[Blog 4] MM Lee Kuan Yew ’s Parting Gift to Singapore

Like I said in my previous article, I will share what MM Lee’s parting gift to Singapore is. In the early years of Singapore, MM Lee won for us the breakaway from colonial rule and our Independence. That gave real joy to the nation and liberation from our former colonial masters. I believe the parting gift for Singapore is how MM Lee galvanized the country’s young and old into remembering the ideals he stood for – the ideals that are now enshrined in our Pledge and National Anthem, which I will elaborate more on at the end of this video.

First of all, let us be reminded of why and how we must Maintain Unity & Harmony in the words of Mr. Tommy Koh:
“In 1965, newly independent Singapore was faced with the enormous challenge of uniting this microcosm of humanity into one nation and maintaining peace and harmony among the different races and tribes.”

1964 Racial Riots (Source : MHA)

“The prospects were not promising because a year earlier, on July 21, 1964, during the celebration of Prophet Muhammad’s birthday, an incident turned into a riot between the Malays and the Chinese.”
“Twenty-three people were killed and 454 were injured. Later that year, on Sept 2, another riot occurred. This one killed 13 people and injured 106 others. These two racial riots of 1964 were seared into the collective memories of Singaporeans who were determined to prevent their recurrence.”

People like Amos Yee and his naive fans must be reminded not to play with fire and not to set off social and religious ticking time bombs.

Just to sum up the key points that MM Lee & his Cabinet have taken to secure racial and religious harmony. They installed:

1. Equal protection from racial discrimination. Our legal system ensures that all persons are accorded equal protection of the law, both in practice and in the legislation.

2. Presidential Council for Minority Rights. The council scrutinises all proposed bills in order to ensure that they are not discriminatory against any minority groups.

3. Ethnic quotas. The government implemented a housing policy aimed at encouraging people of different races to live together and instead of in racially segregated neighbourhoods.

4. National Service. Mandatory military service plays a very important role in allowing young men of different races and religions to train and live together as comrades, fostering a spirit of patriotism and a shared sense of nationhood.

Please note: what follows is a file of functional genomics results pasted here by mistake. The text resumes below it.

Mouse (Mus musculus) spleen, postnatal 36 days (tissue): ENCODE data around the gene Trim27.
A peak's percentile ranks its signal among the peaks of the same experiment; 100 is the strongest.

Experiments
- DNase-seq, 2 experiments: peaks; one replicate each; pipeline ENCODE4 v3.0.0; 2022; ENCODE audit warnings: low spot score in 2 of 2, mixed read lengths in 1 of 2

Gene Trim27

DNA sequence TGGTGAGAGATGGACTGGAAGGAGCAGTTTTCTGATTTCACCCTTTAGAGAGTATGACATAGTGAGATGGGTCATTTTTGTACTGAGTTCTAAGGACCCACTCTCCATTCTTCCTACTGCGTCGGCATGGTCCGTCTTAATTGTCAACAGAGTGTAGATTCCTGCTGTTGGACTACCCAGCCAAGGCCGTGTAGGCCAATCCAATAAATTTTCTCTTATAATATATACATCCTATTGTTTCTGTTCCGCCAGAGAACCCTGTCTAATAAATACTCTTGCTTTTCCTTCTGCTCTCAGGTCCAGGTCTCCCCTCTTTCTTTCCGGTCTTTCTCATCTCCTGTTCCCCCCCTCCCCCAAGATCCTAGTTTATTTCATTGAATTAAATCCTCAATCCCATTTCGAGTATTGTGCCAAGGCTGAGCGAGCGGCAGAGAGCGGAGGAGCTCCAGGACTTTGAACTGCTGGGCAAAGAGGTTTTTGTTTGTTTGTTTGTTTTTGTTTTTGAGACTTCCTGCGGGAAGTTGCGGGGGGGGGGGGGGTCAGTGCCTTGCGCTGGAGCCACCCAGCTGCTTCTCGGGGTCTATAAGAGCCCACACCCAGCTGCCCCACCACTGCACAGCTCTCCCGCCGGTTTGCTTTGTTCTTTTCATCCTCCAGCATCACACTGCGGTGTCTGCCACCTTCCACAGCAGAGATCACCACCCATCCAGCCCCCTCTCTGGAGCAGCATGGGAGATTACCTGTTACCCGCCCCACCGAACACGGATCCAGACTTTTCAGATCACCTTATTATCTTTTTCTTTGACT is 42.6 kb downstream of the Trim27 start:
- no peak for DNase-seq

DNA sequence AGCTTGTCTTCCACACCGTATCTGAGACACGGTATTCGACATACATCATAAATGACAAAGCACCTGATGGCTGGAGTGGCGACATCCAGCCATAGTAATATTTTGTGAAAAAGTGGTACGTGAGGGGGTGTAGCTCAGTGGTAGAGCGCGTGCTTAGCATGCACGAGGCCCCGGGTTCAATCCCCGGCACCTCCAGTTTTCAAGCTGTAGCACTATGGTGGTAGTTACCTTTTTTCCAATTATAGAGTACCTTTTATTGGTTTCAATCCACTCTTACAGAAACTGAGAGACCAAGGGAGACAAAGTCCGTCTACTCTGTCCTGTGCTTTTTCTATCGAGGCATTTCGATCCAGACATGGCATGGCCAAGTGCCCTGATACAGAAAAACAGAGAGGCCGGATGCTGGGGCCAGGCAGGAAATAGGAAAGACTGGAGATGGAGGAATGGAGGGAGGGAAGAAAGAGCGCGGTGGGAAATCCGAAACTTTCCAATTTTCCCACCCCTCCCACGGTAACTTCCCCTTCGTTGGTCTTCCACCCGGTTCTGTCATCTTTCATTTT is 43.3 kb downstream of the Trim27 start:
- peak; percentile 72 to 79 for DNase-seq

Dr Goh inspecting of the first batch of National Servicemen 1967 (Source: MICA)

Pictofigo-Unitycoloured5. Racial Harmony Day. Each year, all students in Singaporean schools celebrate Racial Harmony Day to promote inter-cultural awareness and celebrate the harmony between our different racial groups.

6. Meritocracy. The system of meritocracy ensures that minorities are given a level playing field to compete with the majority.

7. English as the language of instruction in schools, business, and administration, which allows people of all ethnic groups to integrate and communicate effectively.

8. The Group Representation Constituency scheme, which helps to safeguard multiracial representation in Parliament.

To most of us, one of MM Lee’s legacies is Social Integration. While MM Lee died in peace with the satisfaction of knowing that there is increased integration in society, MM Lee always maintained that the true test of whether people were truly multi-racial would be during times of crisis, when one’s life and the survival of one’s own family were at stake.

Yes, we may have modernised our country from the 3rd World to the 1st World, but we must still bear in mind what he said. We must get real, because we are still a “society in transition.”

Singapore is a unique society where most Westerners and people like arrogant Amos Yee who try to parrot their message get it completely wrong. If you hear or read what they have to say, it’s as if Singapore were an oppressive and unhappy state like North Korea.

But virtually all Singaporeans who travel outside our country long to come back. Obviously, this is home to us even though we are free to roam the world.